Nicaragua is the largest Central American nation. Its western coastline is on the Pacific Ocean and the eastern coastline is on the Caribbean Sea. There are two large lakes in the west of the country, Lake Managua and Lake Nicaragua.
There are four main diving areas at Managua, San Juan del Sur and the Corn Islands. The Corn islands were originally colonized by the British so are English speaking.
For freshwater diving, Nicaragua offers the volcanic crater lakes of Apoyo (near Masaya) and Xiloá (near Managua). The diving in both lakes is part of ongoing biological research of the endemic cichlid fish species, and experienced divers can rent tanks from the folks at the Proyecto Ecólogico in Laguna de Apoyo. Apoyo has better visibility, but Xiloá has more colourful fish and is especially interesting during the peak breeding season of November and December.
- White Holes, a dive off the north end of the island, where there are white sands, huge stag horn coral formations, plenty of nurse sharks sleeping on the bottom, eagle rays, porcupine puffers, spotted drums and schools of many other Caribbean tropical fishes.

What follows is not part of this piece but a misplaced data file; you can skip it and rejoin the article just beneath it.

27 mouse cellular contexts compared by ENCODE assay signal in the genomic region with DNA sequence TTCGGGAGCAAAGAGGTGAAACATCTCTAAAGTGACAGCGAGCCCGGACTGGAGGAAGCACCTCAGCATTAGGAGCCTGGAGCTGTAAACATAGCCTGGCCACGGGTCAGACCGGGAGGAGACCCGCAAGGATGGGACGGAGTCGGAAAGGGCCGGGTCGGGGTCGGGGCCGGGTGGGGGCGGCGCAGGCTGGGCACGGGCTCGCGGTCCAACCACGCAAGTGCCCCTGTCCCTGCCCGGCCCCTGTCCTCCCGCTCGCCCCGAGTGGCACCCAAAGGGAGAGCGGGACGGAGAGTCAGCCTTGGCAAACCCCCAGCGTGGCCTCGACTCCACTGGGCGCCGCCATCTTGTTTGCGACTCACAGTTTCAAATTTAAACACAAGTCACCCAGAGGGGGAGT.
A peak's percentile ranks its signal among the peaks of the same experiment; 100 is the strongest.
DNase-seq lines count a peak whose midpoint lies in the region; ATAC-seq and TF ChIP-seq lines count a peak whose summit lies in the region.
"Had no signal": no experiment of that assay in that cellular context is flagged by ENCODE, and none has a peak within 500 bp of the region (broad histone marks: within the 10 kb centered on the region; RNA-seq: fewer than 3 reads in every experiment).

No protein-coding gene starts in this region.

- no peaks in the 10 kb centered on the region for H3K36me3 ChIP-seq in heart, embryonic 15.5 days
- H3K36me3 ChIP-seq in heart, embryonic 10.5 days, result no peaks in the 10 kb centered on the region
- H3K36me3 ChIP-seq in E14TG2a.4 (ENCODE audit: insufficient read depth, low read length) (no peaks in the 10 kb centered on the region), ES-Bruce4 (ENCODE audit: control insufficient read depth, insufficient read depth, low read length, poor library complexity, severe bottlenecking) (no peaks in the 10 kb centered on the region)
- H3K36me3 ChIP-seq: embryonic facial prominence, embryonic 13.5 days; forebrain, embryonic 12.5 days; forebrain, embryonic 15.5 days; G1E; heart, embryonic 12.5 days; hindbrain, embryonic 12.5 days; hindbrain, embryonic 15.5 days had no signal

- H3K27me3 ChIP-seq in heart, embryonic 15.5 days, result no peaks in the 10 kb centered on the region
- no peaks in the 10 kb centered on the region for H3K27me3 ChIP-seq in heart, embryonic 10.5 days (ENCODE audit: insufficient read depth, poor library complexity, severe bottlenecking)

- Shark Hole - a network of caverns and swim-throughs underneath the reef where you can see black tip, reef and bull sharks.
- Tarpon Channel is a dive right in front of Casa Iguana. This cut through the reef has dramatic rock formations and overhangs, schools of eagle rays and lookdowns and, yes, you've guessed it ...... tarpon.
- Blowing Rock - a rock/coral formation teaming with marine life, which climbs from the sea floor, 100 feet below, until it broaches the ocean surface. All around the surface-breaking rocks, there are wonderful underwater rock formations that are covered with coral. The formations are perfect for attracting sea life from many miles around. including barracuda, mackerel, jacks, pompano & sharks.
- San Juan del Sur for reefs and a sunken Russian boat, located close to the La Paloma Island.
- Malaria risk is high throughout the year. Prevention recommended in risk areas.
- BE AWARE: Lariam (mefloquine) is an anti-malarial drug used in regions of the world where chloroquine resistant falciparum malaria is prevalent. e.g. East Africa, South East Asia. Possible side effects of lariam such as dizziness, blurred vision and a disturbed sense of balance are common and could cause problems for divers. These effects can often imitate or even worsen the symptoms of DCI. There could also be confusion between the side effects of lariam and the symptoms of DCI or nitrogen narcosis resulting in a misleading diagnosis.
|Climate:||Tropical in the lowlands; cooler in the highlands|
|Natural hazards:||Distructive earthquakes, volcanoes, landslides, hurricanes|
|Diving season:||Year round|
|Water temperature:||26C/79F (Jan-March)|